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A course every nurse should take: Indigenous Cultural Competency

The establishment of the First Nations Health Authority, the work of the Truth and Reconciliation Commission and most recently, the appointment of two indigenous MPs to the federal cabinet, are all examples of efforts to acknowledge the history of colonization in this country and collaborate with Aboriginal leadership to address its legacy. However, amongst this progress a hard truth remains: statistically significant health disparities exist for aboriginal people both here in BC and across Canada. As a nurse, you have the power to help make a change. In fact, CRNBC’s entry-level RN competencies require nurses to consider how their practice can help achieve positive health outcomes for Aboriginal Peoples. Your actions are key to the promotion and delivery of culturally safe, appropriate and ethical care to aboriginal peoples. The first step is awareness, and that’s where the Indigenous Cultural Competency […]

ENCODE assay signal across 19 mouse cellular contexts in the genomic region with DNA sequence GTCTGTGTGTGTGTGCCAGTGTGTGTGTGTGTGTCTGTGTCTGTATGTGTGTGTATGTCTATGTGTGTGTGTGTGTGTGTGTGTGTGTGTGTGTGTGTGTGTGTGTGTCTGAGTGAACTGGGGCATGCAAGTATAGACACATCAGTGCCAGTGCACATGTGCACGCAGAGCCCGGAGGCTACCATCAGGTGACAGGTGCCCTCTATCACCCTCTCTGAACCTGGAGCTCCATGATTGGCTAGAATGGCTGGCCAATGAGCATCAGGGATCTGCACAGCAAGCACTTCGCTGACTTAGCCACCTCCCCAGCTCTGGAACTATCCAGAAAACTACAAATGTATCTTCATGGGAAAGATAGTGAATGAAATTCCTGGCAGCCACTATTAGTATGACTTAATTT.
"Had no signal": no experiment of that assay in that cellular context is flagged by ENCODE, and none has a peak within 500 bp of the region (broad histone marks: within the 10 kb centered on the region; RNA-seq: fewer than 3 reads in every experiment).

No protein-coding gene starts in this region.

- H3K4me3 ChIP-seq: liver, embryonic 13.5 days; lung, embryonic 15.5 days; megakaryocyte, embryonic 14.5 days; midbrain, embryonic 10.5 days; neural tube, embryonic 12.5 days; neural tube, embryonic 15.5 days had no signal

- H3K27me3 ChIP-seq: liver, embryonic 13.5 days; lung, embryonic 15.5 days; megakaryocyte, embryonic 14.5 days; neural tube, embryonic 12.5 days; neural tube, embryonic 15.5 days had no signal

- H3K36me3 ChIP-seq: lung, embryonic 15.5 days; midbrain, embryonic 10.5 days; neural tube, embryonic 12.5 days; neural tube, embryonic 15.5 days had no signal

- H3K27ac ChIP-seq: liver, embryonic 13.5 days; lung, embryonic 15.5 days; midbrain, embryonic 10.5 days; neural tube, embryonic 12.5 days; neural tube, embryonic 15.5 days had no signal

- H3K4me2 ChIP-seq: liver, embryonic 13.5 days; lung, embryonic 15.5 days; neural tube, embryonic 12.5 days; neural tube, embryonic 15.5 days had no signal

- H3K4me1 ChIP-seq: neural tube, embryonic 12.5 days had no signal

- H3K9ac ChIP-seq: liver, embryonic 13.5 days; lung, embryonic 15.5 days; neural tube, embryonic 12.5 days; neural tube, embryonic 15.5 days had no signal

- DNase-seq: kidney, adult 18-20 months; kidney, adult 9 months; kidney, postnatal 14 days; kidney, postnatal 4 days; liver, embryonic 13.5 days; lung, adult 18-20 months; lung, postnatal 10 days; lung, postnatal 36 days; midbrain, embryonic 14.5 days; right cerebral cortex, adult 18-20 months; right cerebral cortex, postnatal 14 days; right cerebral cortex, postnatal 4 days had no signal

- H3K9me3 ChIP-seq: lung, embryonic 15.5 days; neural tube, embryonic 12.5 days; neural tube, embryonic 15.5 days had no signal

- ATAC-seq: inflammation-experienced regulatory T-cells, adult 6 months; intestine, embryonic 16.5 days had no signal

Lost in the shadows: How a lack of help meant a loss of hope for one First Nations girl

In early February, the Representative for Children and Youth released her report, “Lost in the shadows: How a lack of help meant a loss of hope for one First Nations girl”. The report detailed the suicide of a young aboriginal girl and the failings of the system to intervene effectively in her care. The report recommends that within 30 days of its release, that the College of Registered Nurses of BC inform our registrants of the findings of the investigation with respect to reporting a child in need of protection and remind nurses of their statutory responsibility to report pursuance to section 14 of the Child, Family and Community Service Act. CRNBC already works with nurses to ensure that they understand that they have a legal and ethical duty to report suspected child abuse and neglect to the Ministry of Children and Family Development. Our Professional Standard […]